The photo above (from the Omega literature) shows the initial conditions of the escapement when the balance is rotating in a clockwise direction, with the lever locked at (F) against the lower teeth of the Co-Axial wheel. In Step 1 (marked with a red arrow labeled “1”), the balance pin is entering the fork of the Co-Axial lever. As it continues to rotate clockwise, the lever assembly will be moved counterclockwise, which will release the entry pallet (F) from the lower teeth of the Co-Axial wheel (Step 2). This frees the Co-Axial wheel to unwind (always counterclockwise), and results in the following action (picture from the Omega literature):
Once the lever has been unlocked, the extra jewel on the balance itself (J) is now in position to take an impulse from the lower teeth of the Co-Axial wheel directly (marked in red). (NOTE the caption is incorrect – the balance pin (a.k.a. balance roller) does NOT receive any impulse.) This will provide energy to the balance to keep the amplitude high, and simultaneously will also rotate the lever through to the locked position via the action of the balance pin.
Counterclockwise Escapement Action
This photo (from Omega literature) shows the initial, locked condition of the
escapement as the balance wheel rotates counterclockwise. The balance pin enters the lever’s fork, thus rotating the lever assembly clockwise (Step 1 in red). As the lever assembly rotates clockwise, the exit pallet jewel (H) is pulled out of contact from the lower teeth of the Co-Axial wheel (Step 2). This frees the Co-Axial wheel to unwind again, yielding the following action (from Omega literature):
Impulse jewel (G) is now in a position to receive an impulse from the upper Co-Axial wheel (marked 2 to be consistent with the caption). This force is transmitted through the lever to the balance pin in the fork of the lever (marked 1 to be consistent with the caption), which will keep the balance moving. The lever will also be pulled through so that the escapement is locked once again after the balance pin leaves the lever fork.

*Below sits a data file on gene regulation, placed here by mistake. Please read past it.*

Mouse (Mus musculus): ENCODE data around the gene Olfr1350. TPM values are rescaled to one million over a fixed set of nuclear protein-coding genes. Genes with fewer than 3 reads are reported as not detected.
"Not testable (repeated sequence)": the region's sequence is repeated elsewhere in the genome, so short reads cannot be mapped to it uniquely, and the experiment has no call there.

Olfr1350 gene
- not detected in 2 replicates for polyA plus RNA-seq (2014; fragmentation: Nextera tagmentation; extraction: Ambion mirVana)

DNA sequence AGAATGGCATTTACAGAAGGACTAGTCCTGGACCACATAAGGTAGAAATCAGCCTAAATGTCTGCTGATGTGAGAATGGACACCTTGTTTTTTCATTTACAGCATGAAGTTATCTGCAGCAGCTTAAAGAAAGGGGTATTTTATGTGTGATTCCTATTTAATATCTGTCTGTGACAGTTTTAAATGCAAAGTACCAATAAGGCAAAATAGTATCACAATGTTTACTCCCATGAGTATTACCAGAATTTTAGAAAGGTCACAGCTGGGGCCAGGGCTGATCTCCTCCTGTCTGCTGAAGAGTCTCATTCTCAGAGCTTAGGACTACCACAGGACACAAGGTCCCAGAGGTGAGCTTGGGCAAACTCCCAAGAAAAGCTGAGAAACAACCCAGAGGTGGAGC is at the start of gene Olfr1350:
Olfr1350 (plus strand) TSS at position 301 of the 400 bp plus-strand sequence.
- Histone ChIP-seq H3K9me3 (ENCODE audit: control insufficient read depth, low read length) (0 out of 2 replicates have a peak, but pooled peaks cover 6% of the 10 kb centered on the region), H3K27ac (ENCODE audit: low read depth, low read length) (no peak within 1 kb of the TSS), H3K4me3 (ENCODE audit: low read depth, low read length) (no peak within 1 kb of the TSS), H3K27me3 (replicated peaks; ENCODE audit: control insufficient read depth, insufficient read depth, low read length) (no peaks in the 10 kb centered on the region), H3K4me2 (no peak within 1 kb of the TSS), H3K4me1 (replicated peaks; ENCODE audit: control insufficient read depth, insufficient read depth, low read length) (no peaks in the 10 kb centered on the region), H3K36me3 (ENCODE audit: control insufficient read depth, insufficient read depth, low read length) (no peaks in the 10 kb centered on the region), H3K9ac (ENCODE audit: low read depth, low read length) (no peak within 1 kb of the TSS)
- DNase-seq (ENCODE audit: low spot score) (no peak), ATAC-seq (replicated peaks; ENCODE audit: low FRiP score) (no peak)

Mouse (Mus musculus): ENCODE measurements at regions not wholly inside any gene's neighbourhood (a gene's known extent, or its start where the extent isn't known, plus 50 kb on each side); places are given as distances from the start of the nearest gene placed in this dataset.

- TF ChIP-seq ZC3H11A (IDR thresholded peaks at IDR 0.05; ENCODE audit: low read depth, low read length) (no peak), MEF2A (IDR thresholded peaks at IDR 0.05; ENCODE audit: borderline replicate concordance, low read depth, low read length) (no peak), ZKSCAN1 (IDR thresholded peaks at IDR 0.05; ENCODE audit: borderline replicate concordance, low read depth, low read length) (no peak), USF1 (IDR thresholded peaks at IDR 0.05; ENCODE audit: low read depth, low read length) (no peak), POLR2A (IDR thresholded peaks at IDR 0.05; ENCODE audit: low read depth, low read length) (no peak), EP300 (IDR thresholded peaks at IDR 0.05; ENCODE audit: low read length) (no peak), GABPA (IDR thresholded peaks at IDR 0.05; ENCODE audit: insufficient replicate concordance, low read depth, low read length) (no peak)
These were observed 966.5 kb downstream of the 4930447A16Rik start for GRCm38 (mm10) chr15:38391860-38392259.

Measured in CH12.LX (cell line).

Note the counter clockwise escapement action differs from the clockwise escapement action: here the impulse is transmitted indirectly via the lever. In the clockwise case, the balance receives the impulse directly from the Co-Axial wheel. However, due to the design of the lever assembly, the force transmitted in either case is similar.
Finally, for more information regarding the Daniels escapement, with photos from some of George Daniel’s handmade prototypes, I’ll point you toward Gerry Luppino’s TZ Classic on the subject.
The Free Spring Balance
The other significant design feature of the Caliber 2500, separate from the Co-Axial escapement, is the introduction of Omega’s Free Sprung Balance system. This is a regulator-less system similar to the Patek Gyromax and Rolex Microstella system. The absence of a regulator leads to better position performance, as there are no regulator pins to affect the action of the hairspring as it coils and uncoils. (Note there is a fourth spoke to the wheel, it just didn’t come out in the scan.)
To control the rate of the watch, two microscrews are embedded into the rim of the balance. These are adjusted as a pair using a special tool calibrated to give precise advancement or retardation of rate.
Other than these two features, the remainder of the movement appears to be a
standard Omega 1120, with possibly some modifications to the wheel train gear
ratios to accomodate the new escapement.
Accuracy to Date
Since acquisition in November, the daily rate of the watch has been truly outstanding. The overall rate appears to be slightly slow when kept partially wound on a winder (less than 1 second per day), but runs slightly fast when worn on my wrist (your mileage may vary, of course). The net result is that I have not had to reset this watch for well over a month, and it has stayed within 10 seconds of radio-controlled clock time (even during a ten day stretch on the winder).